John Oliver stated that at the end of April 1775 he enlisted at Acton, was stationed in Cambridge at “the colleges,” participated in Battle of Bunker Hill, and was moved to Winter Hill, serving for a total of eight months. (Locations are shown at the top left of a 1775 map.) His officers were Colonel John “Nickerson” (Framingham, actually Nixon), Lt. Colonel Thomas “Nickerson” (Framingham), Captain William Smith (Lincoln), 1st Lt. John Hale of Acton (actually Heald, probably the court clerk’s error), and 2nd Lt. John Hartwell (Lincoln). This shows up in Massachusetts Soldiers and Sailors of the Revolutionary War (MSSRW), a massive undertaking by the Secretary of the Commonwealth in the 1890s and early 1900s that pulled together extant written records to try to document military service. It corroborates John Oliver’s service in Captain William Smith’s Company, Col. John Nixon’s 5th regiment, with an enlistment date of April 24, 1775 (v. 11 p. 639). As he stated, he stayed after the original enlistment term of 3 months and 15 days had expired, as he showed up on a September 30, 1775 company roll. In John Oliver’s pension application, Solomon Smith of Acton, age 78, confirmed both John Oliver's membership in Capt. William Smith’s company and his eight months’ service. Smith mentioned officers Col. John “Nickson” of Framingham and 1st Lt. John Heald of Acton. Lt. Heald actually commanded the company at Bunker Hill, as Captain Smith was ill.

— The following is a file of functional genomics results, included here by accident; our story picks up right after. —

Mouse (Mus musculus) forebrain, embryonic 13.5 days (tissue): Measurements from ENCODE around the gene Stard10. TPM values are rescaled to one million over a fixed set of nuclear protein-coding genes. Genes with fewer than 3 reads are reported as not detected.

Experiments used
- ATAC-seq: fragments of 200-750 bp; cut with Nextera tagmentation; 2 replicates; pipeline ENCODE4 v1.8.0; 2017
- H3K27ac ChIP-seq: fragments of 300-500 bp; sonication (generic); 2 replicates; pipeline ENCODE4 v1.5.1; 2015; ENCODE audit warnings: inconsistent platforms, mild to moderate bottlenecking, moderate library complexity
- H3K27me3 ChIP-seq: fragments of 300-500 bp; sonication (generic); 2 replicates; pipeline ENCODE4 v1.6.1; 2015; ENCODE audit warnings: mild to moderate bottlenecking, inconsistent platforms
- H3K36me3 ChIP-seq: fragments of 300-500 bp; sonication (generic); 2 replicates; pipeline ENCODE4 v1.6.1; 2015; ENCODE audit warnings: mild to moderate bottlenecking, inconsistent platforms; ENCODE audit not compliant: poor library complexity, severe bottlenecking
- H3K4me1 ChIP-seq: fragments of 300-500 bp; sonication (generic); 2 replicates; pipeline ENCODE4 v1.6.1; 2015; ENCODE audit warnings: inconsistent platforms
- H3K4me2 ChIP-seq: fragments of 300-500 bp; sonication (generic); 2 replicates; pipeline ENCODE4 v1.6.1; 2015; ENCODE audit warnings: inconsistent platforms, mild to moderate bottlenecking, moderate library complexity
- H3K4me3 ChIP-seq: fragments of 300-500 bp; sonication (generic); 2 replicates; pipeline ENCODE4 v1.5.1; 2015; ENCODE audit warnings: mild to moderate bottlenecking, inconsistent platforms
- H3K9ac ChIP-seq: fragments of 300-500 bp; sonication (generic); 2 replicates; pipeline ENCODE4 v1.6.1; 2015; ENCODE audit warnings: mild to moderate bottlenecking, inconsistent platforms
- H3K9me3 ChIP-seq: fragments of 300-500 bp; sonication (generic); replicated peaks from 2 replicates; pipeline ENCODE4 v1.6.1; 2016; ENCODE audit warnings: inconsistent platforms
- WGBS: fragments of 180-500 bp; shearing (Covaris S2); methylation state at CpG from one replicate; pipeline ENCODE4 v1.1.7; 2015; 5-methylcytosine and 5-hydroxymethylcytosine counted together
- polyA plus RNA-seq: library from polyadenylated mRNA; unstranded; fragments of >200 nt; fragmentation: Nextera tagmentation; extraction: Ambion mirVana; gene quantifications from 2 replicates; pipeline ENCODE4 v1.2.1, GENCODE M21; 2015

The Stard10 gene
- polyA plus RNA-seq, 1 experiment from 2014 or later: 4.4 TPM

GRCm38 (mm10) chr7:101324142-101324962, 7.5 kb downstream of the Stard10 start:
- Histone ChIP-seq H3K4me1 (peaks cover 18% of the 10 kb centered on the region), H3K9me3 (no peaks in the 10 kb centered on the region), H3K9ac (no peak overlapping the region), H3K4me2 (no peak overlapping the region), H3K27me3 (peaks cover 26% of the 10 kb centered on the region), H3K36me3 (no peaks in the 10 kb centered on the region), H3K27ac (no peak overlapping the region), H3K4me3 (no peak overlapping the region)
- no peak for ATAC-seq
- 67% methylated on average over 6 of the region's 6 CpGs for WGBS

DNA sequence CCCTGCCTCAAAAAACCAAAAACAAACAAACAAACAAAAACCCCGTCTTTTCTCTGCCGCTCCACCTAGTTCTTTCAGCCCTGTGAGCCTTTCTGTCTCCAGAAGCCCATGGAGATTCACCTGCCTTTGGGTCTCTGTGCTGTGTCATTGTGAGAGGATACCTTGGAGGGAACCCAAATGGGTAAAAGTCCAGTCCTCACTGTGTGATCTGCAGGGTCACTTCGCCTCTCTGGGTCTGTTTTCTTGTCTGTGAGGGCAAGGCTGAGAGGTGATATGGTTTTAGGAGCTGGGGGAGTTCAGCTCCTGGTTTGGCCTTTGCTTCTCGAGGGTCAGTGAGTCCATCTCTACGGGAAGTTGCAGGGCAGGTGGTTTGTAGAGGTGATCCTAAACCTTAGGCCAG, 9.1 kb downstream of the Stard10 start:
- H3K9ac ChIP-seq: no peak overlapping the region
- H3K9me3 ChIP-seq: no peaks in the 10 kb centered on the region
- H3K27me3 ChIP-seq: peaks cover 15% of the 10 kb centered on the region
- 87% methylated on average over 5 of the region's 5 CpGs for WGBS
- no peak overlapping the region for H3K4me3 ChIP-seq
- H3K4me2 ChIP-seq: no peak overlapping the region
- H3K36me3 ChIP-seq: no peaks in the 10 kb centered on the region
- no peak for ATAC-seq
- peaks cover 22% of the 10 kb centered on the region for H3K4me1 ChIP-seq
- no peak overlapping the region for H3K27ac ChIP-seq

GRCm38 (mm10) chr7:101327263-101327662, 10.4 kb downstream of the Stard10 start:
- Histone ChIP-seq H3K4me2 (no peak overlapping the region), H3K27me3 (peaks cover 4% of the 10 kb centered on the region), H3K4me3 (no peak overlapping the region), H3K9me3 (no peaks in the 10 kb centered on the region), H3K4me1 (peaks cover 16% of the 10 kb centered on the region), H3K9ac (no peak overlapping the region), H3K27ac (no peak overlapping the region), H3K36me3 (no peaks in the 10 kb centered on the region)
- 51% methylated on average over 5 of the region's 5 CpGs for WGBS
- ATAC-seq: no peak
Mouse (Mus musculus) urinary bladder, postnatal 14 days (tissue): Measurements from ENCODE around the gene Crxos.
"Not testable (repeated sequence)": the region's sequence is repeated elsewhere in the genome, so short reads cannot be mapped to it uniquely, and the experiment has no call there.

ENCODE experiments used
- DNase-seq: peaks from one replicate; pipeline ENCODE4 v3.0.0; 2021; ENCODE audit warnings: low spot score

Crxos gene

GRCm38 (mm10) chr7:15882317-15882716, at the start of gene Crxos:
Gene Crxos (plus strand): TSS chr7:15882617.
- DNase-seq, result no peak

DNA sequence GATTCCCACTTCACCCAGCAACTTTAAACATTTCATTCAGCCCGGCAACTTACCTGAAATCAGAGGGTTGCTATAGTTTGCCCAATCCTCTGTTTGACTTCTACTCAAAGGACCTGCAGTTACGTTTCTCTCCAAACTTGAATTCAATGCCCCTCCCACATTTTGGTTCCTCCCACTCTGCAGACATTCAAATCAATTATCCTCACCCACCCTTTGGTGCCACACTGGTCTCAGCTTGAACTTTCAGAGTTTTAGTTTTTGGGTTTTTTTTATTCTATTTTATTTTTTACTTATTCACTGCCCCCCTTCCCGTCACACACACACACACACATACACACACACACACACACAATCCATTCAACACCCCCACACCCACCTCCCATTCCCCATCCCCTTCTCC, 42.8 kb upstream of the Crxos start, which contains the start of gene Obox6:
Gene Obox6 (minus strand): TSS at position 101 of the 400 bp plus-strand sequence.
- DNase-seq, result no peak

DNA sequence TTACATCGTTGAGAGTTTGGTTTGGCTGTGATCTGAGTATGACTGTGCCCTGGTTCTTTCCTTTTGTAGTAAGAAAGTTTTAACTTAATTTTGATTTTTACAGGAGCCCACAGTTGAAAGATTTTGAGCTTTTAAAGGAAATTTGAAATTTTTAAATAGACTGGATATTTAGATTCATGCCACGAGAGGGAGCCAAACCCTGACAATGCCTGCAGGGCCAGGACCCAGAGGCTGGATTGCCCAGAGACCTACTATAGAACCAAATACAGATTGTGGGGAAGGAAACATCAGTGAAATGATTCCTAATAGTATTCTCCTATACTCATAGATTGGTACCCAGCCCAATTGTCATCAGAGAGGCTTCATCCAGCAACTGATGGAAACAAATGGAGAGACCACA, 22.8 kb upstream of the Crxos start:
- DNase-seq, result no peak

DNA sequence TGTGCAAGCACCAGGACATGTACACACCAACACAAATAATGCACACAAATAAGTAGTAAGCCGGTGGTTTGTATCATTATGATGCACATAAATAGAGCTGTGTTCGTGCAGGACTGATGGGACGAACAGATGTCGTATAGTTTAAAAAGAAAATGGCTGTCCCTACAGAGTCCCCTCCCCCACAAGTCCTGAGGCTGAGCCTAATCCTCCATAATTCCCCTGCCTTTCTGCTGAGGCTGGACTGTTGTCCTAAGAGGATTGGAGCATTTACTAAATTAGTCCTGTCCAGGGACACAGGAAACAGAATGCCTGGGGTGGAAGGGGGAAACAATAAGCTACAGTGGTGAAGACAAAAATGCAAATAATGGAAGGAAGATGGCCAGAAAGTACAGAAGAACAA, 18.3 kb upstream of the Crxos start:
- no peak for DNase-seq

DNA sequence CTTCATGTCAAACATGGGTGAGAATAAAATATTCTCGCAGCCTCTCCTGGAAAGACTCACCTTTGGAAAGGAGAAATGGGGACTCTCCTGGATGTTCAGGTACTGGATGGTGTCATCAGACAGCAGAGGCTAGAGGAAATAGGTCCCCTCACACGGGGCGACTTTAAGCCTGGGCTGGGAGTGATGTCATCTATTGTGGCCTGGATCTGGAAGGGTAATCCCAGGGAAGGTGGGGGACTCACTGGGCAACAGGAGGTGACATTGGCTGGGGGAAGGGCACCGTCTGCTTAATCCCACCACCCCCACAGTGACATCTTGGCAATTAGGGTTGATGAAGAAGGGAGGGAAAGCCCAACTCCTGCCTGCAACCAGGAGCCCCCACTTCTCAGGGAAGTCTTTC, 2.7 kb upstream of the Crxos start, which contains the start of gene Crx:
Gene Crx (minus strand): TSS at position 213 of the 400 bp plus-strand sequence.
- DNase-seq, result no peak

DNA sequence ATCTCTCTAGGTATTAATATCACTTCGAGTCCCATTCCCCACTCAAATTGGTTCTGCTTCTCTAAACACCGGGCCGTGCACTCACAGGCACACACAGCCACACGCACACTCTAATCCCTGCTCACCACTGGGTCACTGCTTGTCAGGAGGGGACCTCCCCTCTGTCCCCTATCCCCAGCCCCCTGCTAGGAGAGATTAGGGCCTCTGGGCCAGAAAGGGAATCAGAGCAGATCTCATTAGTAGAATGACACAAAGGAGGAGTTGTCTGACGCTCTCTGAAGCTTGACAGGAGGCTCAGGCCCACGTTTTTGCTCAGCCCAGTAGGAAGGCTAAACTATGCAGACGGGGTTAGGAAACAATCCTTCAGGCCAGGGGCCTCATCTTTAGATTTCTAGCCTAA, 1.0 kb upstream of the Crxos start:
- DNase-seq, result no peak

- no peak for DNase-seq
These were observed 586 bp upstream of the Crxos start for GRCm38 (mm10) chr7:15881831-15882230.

John Oliver stated that he enlisted in February 1776 for two months and was stationed in Cambridge at “the colleges,” serving in the company of Captain Asa Wheeler (of Sudbury) in Col. “Roberson’s” Regiment. In the pension application, James Wright of Carlisle, age 78, confirmed Oliver’s Feb. 1776 service in that company. MSSRW (p.639) similarly shows that he served in Capt. Asahel Wheeler’s Company, Col. John Robinson’s regiment that marched Feb. 4 (year not given), service 1 month, 28 days. That service was precipitated by the need in early 1776 to strengthen the American position around the city. The culmination of that effort was the evacuation of the British from Boston on March 17, 1776.